If passed, the Senate bill would block both of these proposals and leave coal ash disposal standards weaker than the federal rules that govern household waste. The bill does not require that states inspect ponds for structural stability, detect groundwater leaks, clean up or close slurry ponds that contaminate groundwater or consider public health and the environment.

Proponents of the Senate and House versions contend that any federal regulation of coal ash will impair job growth. A recent study from Tufts University shows that, even when using the coal industry’s significantly higher coal ash regulation cost estimate, implementation of the EPA’s Subtitle C proposal would create 28,000 jobs.

Who Cares About Coal Ash? “Have A Sip, Take a Dip, Eat Some Fish”

Wednesday, November 2nd, 2011 - posted by sandra

Yesterday, we wrote about a bluff containing coal ash pond breaking, allowing a football field chunk of debris into Lake Michigan. According to a We Energies spokesman “it is probable that some of the material that washed into the lake is coal ash”.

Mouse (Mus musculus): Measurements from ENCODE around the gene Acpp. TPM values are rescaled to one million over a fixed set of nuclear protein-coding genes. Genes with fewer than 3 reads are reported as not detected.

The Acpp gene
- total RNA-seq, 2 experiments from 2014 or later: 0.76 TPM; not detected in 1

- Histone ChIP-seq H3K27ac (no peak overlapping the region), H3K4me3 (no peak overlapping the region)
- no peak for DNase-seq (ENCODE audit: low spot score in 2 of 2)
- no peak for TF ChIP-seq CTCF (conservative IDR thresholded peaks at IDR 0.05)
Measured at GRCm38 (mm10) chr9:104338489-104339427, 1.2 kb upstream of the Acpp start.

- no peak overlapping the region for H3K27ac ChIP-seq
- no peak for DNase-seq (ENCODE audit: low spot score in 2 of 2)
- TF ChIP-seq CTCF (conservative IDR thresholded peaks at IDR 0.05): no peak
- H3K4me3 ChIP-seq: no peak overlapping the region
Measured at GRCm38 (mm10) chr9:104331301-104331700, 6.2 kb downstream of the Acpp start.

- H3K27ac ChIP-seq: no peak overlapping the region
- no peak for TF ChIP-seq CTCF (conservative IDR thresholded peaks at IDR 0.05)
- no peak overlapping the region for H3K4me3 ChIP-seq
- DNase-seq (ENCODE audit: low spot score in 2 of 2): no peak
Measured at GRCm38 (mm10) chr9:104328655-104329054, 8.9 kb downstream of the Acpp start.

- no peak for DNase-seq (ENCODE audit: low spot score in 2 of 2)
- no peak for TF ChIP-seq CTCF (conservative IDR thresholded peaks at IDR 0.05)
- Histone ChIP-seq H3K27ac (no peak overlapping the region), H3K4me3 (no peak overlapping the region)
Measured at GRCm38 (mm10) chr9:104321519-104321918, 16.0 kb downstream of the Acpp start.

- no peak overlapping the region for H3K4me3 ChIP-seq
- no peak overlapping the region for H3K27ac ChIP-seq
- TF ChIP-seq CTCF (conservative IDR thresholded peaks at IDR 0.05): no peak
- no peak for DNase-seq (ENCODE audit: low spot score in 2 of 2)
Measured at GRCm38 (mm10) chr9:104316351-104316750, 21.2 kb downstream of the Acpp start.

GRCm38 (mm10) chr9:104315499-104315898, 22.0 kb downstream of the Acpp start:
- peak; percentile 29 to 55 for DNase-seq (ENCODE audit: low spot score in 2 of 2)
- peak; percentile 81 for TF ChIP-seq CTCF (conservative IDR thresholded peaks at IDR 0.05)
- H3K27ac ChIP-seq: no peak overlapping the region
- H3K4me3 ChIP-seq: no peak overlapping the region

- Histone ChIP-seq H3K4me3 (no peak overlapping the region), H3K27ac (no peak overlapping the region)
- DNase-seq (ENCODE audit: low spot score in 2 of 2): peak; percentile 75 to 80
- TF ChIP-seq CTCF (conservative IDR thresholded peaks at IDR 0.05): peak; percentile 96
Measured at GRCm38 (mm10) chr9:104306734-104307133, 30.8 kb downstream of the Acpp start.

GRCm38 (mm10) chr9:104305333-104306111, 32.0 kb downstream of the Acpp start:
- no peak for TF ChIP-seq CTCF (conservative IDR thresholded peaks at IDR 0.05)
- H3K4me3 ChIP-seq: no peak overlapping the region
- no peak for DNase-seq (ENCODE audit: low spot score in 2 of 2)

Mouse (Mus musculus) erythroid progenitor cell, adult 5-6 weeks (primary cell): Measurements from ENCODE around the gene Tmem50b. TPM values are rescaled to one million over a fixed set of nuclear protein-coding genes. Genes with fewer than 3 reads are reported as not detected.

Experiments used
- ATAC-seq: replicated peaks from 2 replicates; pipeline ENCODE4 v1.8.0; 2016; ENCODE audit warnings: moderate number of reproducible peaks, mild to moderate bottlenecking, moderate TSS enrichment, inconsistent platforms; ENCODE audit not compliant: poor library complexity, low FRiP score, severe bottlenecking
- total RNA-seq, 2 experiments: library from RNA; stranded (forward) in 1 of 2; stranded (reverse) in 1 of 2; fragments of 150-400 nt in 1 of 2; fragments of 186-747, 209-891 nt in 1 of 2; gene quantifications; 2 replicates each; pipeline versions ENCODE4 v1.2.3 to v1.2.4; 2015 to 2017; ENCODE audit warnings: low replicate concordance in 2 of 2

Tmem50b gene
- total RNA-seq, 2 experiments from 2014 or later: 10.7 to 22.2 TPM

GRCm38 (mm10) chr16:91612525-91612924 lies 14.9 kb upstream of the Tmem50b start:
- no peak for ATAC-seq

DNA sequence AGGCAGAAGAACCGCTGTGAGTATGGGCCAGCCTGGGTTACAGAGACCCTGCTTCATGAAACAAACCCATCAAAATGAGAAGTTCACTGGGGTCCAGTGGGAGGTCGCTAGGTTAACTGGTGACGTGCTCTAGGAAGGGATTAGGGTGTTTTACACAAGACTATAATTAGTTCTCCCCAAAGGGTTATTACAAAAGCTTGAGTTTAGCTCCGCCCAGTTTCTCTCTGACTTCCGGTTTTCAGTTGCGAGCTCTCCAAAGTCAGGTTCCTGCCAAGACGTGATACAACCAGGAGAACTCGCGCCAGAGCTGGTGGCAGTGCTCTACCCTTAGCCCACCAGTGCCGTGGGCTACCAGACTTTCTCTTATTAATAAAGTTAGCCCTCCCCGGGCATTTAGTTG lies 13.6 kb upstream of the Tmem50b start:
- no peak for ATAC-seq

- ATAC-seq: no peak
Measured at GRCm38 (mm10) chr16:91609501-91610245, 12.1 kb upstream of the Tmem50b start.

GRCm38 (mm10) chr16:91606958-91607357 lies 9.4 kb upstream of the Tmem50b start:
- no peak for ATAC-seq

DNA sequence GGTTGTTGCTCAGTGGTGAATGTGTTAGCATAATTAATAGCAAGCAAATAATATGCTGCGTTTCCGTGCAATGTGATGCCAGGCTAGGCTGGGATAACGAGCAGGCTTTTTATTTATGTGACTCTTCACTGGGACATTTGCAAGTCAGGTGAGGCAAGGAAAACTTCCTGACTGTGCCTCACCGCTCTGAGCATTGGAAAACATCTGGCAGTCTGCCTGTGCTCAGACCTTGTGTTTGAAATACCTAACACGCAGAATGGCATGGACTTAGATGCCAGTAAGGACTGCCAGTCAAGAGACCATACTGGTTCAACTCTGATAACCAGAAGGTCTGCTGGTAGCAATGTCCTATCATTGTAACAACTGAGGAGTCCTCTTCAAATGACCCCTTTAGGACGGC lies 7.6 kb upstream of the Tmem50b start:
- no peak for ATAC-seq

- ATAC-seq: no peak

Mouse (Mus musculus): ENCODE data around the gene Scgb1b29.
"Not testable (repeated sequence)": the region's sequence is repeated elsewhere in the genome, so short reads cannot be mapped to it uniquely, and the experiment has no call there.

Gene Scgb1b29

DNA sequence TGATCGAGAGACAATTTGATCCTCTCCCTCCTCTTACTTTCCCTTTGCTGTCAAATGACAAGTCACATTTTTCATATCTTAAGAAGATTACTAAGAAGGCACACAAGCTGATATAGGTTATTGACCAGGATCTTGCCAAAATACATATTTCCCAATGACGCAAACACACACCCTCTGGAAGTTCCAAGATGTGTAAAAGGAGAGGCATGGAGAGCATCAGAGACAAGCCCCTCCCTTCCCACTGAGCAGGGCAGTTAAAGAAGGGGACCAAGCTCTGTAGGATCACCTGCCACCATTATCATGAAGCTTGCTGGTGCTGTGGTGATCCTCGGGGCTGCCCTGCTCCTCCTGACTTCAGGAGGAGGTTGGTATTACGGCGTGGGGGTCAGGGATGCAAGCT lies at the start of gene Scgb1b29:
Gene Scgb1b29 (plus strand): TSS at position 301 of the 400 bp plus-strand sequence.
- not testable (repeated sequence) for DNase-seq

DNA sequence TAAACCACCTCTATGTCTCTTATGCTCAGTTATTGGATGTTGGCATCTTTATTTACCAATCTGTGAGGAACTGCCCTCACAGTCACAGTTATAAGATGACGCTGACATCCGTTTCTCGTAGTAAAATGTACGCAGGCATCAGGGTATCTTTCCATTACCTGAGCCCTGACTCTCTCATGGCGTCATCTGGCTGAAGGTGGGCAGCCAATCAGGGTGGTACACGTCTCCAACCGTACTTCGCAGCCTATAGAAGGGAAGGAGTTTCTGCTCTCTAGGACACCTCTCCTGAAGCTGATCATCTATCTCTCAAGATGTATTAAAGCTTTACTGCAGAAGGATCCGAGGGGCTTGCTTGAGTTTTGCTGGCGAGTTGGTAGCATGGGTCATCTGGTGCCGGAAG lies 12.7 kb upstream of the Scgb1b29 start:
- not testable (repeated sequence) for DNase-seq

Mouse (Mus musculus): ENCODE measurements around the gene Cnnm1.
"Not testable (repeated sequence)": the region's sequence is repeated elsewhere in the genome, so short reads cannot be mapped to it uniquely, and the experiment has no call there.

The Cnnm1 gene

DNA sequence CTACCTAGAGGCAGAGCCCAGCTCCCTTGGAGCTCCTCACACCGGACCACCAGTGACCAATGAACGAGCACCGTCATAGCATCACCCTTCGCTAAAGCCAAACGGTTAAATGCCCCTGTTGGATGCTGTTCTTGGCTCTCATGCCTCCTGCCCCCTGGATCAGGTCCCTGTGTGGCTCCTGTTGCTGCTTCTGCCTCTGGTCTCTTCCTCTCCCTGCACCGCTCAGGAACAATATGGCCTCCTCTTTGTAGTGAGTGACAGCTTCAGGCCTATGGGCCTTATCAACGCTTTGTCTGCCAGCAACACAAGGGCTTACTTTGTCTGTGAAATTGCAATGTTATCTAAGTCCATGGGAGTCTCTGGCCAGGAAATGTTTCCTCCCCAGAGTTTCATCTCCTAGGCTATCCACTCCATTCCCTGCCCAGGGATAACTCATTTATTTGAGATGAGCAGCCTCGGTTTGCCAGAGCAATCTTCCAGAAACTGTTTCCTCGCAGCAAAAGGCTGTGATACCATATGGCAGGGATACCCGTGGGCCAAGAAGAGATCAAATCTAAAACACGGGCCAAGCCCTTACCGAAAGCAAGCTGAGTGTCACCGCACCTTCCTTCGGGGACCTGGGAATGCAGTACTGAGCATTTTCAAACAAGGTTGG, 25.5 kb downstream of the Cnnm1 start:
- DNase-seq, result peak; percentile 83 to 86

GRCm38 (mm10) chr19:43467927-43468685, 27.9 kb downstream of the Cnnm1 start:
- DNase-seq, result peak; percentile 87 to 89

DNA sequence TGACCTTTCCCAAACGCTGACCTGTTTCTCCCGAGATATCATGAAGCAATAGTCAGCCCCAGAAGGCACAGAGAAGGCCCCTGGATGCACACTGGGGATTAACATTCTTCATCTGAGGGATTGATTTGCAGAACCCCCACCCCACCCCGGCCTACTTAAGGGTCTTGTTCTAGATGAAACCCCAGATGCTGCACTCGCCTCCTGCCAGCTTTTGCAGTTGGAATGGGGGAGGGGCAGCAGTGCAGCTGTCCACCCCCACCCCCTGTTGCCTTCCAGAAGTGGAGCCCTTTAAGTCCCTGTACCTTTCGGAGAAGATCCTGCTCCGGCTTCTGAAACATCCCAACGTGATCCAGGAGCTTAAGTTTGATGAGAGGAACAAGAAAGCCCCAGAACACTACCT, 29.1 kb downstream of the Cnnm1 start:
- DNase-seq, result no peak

The dangers of coal ash have been made apparent through the coal ash disaster which spilled over a billion tons of coal ash into the Emory River in December 2008. This disaster prompted the EPA to study the issue. They found that there were several dozen high-hazard structurally-insufficient coal ash dam across the country, and initiated a rule-making on how to handle coal ash.

Coal ash is the toxic by-product of coal-burning, and there are hundreds of coal ash ponds littering the country. North Carolina tops the list of high-hazard dams, with 12 coal ash dams from the French Broad River in Western North Carolina to Cape Fear River in eastern North Carolina.

Rachel Maddow covers the coal ash pond wall break, as well as the U.S. House of Representatives’ vote on H.R. 2273, which would block the EPA’s efforts to protect communities from this danger.

Unfortunately what she failed to do is to mention that a virtually identical bill has been introduced in the Senate. After watching this video, please email your Senator and ask them to oppose S.1751 and stand up for our waterways and safety.